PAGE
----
The study was produced jointly by the World Newsmedia Network in the US and the University of Central Lancashire in the UKCopyright: WNMN/UCLAN
According to the report for 2011, produced by the World Newsmedia Network in the US and the University of Central Lancashire in the UK, 57 per cent placed social media top of the list for where their companies will be investing over the next five years.
"Investments tie in with platform opportunities, with those answering the survey saying they view social media (138 of 242 respondents, or 57 percent) as an area offering opportunities for their organisations over the next five years."
The second highest was paid-for products on tablets and e-readers, with 52 per cent, then paid-for "mobile phone services" with 47 per cent and conferences/events at 45 per cent.
The report, which uses the results of a survey from 244 respondents across 61 countries, also looked at the monetisation of different publishing platforms.
Websites were the platform found to be provided for free the most, with respondents saying that 78 per cent of their websites were free to access, compared to 6.9 per cent which are paid for. Another 12.9 per cent offer a part-paid for model, giving some content away for free.
62.8 per cent of mobile websites offered free access, with five per cent being paid for and 10.1 per cent "part free, part paid".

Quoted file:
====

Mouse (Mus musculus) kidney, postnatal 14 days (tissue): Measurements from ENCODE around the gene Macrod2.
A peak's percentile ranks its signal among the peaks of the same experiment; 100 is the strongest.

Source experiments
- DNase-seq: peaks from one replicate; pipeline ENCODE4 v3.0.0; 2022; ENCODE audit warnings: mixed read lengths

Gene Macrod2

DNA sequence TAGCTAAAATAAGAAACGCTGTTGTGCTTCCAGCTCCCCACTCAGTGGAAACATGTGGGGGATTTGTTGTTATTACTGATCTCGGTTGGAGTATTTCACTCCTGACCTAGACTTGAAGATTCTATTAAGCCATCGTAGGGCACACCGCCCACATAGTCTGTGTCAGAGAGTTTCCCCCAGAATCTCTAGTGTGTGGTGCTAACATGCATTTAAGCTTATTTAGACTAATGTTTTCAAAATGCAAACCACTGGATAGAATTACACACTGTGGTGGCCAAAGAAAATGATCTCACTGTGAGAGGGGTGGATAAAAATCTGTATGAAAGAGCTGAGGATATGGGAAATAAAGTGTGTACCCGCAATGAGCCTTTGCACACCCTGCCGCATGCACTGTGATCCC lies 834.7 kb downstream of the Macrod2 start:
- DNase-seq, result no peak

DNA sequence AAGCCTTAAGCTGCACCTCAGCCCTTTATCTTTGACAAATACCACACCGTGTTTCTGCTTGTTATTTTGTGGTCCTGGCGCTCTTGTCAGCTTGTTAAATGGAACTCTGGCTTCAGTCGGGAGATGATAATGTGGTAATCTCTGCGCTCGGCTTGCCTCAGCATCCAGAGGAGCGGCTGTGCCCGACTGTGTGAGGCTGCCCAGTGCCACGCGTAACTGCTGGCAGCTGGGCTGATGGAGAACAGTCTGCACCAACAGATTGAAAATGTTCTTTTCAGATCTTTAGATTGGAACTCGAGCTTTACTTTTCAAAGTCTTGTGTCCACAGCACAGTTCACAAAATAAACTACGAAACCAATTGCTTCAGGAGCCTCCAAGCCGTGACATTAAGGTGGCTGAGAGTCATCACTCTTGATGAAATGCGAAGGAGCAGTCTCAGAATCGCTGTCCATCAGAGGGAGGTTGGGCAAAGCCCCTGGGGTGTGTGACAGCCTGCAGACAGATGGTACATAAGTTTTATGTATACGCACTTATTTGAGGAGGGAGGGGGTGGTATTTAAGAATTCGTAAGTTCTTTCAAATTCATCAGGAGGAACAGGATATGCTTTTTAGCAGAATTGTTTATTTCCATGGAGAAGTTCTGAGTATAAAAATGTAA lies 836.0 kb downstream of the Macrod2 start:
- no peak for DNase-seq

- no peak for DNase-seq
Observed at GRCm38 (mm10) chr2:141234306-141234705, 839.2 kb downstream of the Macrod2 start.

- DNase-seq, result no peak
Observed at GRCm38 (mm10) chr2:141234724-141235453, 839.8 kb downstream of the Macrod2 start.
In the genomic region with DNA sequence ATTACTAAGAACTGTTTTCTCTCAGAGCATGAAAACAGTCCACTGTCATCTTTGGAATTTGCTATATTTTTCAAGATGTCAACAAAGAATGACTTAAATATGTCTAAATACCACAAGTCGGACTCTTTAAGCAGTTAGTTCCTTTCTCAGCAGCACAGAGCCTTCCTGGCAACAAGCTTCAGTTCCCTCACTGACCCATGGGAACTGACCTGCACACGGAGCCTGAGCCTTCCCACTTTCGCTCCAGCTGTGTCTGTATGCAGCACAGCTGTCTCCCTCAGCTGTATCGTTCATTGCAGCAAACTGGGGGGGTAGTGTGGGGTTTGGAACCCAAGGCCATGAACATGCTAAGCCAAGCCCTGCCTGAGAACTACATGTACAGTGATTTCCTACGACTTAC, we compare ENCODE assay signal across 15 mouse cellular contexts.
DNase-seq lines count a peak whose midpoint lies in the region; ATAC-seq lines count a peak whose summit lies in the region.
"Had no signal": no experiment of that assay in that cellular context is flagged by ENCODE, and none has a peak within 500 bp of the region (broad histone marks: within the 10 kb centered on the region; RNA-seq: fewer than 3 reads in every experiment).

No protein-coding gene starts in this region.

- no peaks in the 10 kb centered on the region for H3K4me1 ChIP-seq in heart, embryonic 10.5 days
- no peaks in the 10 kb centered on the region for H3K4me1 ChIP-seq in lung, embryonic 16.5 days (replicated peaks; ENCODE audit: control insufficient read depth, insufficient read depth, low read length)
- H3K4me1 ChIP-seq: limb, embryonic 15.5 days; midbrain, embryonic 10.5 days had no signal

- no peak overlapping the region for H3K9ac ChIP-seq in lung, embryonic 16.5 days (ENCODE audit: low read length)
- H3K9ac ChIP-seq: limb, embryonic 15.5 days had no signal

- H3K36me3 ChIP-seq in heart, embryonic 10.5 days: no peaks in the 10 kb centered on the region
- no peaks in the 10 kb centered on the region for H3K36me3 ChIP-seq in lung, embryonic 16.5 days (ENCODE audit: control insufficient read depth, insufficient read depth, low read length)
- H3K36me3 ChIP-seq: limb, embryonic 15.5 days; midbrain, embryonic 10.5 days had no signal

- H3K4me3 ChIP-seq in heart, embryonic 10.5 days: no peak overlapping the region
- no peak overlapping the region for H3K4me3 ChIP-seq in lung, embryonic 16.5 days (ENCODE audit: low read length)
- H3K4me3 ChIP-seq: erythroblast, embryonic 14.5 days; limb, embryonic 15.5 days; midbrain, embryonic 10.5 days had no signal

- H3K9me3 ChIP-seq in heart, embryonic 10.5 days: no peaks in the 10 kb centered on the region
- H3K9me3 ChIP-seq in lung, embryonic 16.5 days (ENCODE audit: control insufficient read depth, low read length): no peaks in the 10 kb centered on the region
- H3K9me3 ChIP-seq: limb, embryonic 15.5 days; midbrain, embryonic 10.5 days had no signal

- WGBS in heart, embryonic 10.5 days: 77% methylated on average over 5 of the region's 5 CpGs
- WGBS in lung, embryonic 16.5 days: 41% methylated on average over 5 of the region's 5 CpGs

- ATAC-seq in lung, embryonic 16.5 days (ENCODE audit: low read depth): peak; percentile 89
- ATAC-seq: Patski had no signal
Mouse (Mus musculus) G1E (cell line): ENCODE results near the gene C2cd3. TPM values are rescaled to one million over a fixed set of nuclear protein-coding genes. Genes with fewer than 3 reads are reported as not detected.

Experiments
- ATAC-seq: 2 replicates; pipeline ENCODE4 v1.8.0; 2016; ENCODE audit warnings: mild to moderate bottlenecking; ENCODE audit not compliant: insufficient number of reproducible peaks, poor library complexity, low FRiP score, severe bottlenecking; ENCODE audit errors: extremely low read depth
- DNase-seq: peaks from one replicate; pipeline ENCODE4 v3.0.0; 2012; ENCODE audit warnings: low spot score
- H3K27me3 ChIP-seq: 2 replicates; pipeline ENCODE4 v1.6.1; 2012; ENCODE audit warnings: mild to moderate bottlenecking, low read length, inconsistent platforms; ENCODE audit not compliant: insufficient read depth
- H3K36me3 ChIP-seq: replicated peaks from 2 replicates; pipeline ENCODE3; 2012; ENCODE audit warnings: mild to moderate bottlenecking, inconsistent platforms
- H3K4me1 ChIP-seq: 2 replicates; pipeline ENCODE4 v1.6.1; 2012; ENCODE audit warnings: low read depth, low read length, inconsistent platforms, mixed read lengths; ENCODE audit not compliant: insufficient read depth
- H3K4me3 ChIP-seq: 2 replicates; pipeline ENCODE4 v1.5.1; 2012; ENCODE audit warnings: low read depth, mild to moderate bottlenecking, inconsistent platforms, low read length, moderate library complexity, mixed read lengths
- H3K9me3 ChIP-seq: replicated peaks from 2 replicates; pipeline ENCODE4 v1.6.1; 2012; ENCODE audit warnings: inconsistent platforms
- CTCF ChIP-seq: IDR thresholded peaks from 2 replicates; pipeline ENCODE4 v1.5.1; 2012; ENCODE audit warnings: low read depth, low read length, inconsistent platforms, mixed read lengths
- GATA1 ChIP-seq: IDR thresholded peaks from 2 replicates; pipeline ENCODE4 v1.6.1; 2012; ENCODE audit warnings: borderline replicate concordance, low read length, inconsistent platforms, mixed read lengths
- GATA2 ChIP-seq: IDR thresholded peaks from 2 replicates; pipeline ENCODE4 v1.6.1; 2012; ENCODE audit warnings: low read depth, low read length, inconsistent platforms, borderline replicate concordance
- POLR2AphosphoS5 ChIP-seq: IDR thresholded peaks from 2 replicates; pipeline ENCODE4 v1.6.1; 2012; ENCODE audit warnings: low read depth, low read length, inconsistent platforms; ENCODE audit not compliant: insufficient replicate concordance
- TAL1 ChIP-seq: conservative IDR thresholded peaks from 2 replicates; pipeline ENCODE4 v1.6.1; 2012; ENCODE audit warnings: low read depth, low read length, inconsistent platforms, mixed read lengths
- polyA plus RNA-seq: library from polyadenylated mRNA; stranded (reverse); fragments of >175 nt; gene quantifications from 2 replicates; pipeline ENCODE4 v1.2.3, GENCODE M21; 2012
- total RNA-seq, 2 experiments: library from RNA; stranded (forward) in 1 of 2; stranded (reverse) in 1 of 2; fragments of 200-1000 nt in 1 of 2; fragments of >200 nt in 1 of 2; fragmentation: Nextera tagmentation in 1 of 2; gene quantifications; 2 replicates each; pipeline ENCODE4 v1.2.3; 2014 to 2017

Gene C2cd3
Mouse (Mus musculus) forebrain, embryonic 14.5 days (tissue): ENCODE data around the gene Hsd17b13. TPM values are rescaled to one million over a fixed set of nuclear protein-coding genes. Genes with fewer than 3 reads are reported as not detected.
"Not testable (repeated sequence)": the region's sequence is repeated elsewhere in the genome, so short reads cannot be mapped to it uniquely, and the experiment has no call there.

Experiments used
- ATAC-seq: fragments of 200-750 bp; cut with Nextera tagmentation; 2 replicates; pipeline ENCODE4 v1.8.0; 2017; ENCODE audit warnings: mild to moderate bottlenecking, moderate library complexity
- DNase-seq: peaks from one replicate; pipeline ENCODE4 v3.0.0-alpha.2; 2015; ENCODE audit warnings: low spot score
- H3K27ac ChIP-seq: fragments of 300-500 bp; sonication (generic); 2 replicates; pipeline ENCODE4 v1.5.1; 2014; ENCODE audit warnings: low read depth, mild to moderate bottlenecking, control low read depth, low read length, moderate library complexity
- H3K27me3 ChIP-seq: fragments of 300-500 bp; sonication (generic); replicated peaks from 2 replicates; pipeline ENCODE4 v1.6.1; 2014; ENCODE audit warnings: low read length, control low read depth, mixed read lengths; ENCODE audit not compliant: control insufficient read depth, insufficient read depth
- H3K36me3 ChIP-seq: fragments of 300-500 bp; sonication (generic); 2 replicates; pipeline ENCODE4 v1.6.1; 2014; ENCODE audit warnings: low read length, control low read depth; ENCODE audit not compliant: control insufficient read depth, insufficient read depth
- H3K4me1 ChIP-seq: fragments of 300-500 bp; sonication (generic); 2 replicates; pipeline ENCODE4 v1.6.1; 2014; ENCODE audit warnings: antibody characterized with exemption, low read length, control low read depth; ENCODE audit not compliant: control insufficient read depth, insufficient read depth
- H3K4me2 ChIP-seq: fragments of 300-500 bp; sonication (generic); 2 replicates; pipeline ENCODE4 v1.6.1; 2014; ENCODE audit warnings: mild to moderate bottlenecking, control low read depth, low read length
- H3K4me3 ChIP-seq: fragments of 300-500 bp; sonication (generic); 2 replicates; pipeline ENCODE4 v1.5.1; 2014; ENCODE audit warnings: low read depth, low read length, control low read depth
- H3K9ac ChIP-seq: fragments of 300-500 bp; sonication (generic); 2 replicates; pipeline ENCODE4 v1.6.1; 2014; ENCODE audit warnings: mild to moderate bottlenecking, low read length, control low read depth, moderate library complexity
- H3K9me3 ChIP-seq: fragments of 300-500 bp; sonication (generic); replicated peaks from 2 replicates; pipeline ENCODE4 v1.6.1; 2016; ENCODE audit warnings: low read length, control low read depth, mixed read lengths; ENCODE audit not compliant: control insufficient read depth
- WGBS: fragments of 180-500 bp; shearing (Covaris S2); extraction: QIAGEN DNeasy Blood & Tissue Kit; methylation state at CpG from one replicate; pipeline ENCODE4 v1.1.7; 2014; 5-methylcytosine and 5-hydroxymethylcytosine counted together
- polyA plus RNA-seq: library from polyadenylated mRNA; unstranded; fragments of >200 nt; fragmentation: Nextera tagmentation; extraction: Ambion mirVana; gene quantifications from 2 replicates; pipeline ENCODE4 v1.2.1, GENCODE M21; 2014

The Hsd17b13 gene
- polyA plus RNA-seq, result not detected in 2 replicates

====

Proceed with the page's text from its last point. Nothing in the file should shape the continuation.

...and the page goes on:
Mobile phone apps remained also remained free in the majority of cases (45 per cent), while 13 per cent are paid-for, and another 13 per cent offer the part-paid for model.
On the other hand, the report found that tablet applications "have the highest percentage of paid models", with 22 percent paid-for, 10.8 percent offering a partly-paid for model and 29 per cent being free.
The study also asked news media executives about their company's revenues for the last fiscal year, citing "losses in print subscriptions and sales revenue and advertising revenue", as the main causes for declines in revenue.
"Just over 7 per cent lost more than 20 per cent of their subscriptions and sales revenue, while 30.6 per cent lost between 1 and 10 per cent.
"In print advertising revenue, 21 percent saw losses of up to 10 percent, 9.7 percent lost between 11 percent and 20 percent, and 14.4 percent saw revenue losses of more than 20 percent."
The report adds: "Looking down the road five years, respondents’ revenue expectations increase slightly".